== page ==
The words ira and furor are quite similar, but apparently not synonymous. I found myself unable to give a clear comparison of the two words. How would you describe the difference between the meanings of these two words in classical Latin and why? Especially passages discussing both ira and furor and their relation would be enlightening.

Here are the translations offered by L&S, which give an idea but not a true comparison:

  • ira: anger, wrath, rage, ire, cause of anger, provocation, object of anger or hatred, violence, impetuosity, fury
  • furor: raging, raving, rage, madness, fury, folly, raging desire, cause of wrath

1 Answer 1


Ira and furor are more or less the same as anger and fury in English. The related verbs irascor and furo differ to the same degree. Furor has a more physical aspect : if you like, it can be a physically observable quality in its own right.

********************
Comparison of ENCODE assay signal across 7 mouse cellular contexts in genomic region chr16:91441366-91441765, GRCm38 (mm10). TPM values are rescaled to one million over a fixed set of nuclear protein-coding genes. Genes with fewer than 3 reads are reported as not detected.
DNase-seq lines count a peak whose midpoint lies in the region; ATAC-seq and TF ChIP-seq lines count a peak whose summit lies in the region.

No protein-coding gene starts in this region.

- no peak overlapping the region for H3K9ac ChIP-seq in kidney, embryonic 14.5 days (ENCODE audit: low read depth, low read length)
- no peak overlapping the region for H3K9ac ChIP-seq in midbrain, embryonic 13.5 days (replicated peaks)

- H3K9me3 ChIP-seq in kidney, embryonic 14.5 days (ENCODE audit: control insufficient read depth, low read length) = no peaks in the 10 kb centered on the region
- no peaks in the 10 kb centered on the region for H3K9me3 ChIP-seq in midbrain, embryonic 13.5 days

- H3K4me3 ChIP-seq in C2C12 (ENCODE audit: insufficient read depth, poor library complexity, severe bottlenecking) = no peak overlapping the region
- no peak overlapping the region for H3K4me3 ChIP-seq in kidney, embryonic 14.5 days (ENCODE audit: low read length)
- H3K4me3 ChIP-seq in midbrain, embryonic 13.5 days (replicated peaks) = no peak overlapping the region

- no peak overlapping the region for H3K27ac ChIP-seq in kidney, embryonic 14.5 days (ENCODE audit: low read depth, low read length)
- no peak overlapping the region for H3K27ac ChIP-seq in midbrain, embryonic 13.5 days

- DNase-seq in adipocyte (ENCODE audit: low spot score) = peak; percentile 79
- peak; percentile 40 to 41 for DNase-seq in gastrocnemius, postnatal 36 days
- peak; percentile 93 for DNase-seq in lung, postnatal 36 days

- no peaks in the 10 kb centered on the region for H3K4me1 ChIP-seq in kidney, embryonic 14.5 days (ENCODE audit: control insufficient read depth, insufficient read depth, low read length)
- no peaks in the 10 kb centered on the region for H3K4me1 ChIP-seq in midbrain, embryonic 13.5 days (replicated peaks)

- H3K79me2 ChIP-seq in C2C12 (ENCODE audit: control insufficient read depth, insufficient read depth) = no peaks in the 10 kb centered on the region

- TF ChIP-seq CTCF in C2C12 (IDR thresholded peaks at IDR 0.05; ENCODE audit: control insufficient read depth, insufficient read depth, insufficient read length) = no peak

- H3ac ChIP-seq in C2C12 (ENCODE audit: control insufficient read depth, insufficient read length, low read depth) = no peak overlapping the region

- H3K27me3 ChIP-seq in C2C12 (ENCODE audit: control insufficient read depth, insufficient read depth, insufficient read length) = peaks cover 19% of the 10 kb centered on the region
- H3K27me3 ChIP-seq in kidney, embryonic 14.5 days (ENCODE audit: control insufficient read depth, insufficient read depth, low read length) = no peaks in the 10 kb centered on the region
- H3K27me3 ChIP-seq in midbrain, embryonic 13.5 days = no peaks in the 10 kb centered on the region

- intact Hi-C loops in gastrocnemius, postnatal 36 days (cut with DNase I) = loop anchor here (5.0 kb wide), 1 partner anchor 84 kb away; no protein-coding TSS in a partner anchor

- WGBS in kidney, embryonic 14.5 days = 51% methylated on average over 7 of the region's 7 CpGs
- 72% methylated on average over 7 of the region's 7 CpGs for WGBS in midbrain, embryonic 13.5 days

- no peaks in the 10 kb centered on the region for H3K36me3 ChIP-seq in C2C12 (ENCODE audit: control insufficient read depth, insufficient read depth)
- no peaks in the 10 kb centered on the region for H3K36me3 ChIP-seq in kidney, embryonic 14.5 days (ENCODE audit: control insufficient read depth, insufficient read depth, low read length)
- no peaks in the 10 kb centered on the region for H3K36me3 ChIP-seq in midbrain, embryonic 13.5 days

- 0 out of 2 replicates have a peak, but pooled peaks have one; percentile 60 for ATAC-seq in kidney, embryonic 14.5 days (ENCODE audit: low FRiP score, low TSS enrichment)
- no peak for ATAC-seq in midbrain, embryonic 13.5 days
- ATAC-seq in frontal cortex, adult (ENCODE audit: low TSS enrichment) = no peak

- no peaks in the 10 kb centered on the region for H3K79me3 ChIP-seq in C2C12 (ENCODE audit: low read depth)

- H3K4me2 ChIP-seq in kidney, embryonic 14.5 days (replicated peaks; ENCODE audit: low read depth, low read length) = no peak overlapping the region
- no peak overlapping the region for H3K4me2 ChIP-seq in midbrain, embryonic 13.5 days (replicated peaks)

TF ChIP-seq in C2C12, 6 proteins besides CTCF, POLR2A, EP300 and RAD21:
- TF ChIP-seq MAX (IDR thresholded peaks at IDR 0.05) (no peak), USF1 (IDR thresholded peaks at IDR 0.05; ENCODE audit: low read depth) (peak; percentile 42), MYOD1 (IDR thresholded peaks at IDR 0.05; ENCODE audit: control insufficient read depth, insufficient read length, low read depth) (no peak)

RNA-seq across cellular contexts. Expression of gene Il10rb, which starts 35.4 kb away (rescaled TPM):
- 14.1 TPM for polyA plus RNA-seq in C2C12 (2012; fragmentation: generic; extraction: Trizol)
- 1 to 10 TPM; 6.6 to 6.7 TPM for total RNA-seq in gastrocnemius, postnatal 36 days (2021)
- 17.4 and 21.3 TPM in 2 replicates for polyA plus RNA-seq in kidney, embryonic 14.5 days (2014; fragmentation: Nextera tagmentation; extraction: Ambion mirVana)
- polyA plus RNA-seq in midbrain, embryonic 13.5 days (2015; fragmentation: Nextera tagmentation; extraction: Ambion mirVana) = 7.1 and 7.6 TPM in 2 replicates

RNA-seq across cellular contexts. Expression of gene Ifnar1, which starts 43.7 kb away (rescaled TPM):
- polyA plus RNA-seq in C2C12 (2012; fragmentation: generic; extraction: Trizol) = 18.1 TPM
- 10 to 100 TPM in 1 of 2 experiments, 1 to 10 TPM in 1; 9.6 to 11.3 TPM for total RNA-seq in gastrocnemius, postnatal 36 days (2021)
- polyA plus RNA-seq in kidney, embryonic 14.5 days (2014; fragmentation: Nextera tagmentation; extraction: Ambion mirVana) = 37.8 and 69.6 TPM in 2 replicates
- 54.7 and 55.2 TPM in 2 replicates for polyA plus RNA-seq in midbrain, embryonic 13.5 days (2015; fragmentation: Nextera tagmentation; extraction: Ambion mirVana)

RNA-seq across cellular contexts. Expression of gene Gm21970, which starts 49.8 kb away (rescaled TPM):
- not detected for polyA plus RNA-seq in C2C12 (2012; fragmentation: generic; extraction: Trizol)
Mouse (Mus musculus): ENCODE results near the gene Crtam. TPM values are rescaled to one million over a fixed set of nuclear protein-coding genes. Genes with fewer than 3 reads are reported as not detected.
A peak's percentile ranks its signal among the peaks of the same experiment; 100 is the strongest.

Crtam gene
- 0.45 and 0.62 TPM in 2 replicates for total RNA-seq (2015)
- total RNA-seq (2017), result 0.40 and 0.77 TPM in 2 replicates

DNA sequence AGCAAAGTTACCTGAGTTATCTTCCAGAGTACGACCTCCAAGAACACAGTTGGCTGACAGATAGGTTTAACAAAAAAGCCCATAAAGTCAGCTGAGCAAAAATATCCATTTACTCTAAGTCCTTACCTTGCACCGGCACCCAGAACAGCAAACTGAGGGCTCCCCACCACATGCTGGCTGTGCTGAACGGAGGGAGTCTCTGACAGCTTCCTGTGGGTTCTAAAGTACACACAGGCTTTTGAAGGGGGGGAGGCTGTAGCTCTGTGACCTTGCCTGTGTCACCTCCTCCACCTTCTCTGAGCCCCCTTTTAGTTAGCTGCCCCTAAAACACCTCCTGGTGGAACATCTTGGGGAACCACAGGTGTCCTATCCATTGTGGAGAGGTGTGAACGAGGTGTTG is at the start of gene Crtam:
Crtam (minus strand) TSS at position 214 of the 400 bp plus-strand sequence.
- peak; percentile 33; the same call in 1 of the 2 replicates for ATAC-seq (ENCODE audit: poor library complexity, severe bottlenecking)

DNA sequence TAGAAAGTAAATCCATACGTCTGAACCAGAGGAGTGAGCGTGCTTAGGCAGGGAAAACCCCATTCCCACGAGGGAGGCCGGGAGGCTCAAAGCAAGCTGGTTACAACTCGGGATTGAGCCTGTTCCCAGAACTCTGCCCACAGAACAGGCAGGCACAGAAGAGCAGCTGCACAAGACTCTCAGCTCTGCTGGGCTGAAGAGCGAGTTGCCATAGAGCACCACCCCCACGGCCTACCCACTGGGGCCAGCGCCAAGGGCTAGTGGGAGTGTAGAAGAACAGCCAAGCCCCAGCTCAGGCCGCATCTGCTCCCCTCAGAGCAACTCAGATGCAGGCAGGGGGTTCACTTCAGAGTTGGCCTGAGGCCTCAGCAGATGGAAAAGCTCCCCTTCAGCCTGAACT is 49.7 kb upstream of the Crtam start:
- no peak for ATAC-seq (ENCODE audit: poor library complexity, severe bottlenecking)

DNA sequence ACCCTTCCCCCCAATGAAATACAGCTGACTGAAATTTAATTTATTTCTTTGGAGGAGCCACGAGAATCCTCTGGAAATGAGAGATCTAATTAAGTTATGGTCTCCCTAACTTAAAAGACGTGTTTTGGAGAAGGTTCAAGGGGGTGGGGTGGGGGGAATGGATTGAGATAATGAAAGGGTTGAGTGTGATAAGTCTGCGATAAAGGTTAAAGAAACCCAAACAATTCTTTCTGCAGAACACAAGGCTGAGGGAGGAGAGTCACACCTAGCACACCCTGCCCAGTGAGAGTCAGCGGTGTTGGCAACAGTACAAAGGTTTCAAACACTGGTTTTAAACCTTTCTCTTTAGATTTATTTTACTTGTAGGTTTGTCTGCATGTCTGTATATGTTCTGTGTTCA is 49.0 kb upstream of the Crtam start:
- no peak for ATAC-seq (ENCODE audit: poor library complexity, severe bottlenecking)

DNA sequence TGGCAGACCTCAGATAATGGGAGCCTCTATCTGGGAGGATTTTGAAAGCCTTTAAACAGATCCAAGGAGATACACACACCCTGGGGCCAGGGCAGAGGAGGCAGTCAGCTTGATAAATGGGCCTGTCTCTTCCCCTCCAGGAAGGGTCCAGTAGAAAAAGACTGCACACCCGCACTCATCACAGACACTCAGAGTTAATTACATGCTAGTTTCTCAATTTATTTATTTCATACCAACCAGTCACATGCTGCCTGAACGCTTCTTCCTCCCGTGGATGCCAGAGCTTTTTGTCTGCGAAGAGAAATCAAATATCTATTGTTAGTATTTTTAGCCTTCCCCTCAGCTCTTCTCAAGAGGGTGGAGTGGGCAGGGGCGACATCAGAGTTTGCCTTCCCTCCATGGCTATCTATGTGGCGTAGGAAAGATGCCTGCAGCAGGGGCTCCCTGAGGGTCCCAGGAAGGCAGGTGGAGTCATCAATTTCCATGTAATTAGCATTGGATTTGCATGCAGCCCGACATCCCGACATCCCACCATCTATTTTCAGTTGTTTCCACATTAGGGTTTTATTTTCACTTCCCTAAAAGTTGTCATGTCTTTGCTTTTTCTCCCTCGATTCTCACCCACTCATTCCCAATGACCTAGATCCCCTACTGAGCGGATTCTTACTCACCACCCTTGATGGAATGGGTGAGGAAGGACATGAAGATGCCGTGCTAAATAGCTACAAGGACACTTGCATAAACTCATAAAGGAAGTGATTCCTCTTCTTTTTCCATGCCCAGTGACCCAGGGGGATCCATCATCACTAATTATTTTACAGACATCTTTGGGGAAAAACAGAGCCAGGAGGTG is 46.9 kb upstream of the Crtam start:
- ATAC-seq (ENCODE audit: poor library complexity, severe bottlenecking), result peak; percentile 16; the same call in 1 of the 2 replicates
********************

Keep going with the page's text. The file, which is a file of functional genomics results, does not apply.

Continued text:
In the caeli furor aequinoctialis of Catullus 46.2, ira instead of furor would not suggest to me the actual, physical power of the high winds typical of the vernal equinox. On the other hand ira, anger, is a more of a sentiment, recognizable mainly by its consequences . According to Horace (Ep 1, 2, 62), ira furor brevis est; but I don't think you would say furor ira brevis est.

It's no more than barely true to say that the two words are 'apparently not synonymous'. In English you can be gripped by fury or seized by anger, and you can be either angry or furious. The difference really isn't very much, and the two are often interchangeable, from Latin into English or vice versa. The translation is just a matter of appropriate selection for the context.

  • Primarily, "Ira" is an emotion whereas "furor" is a behaviour. However, figuratively, you can, by metonymy, speak of a "furor" raging in your heart, or describe a storm as "ira Deorum", or whatever.
    – Nolmendil
    Commented Nov 30, 2020 at 23:09

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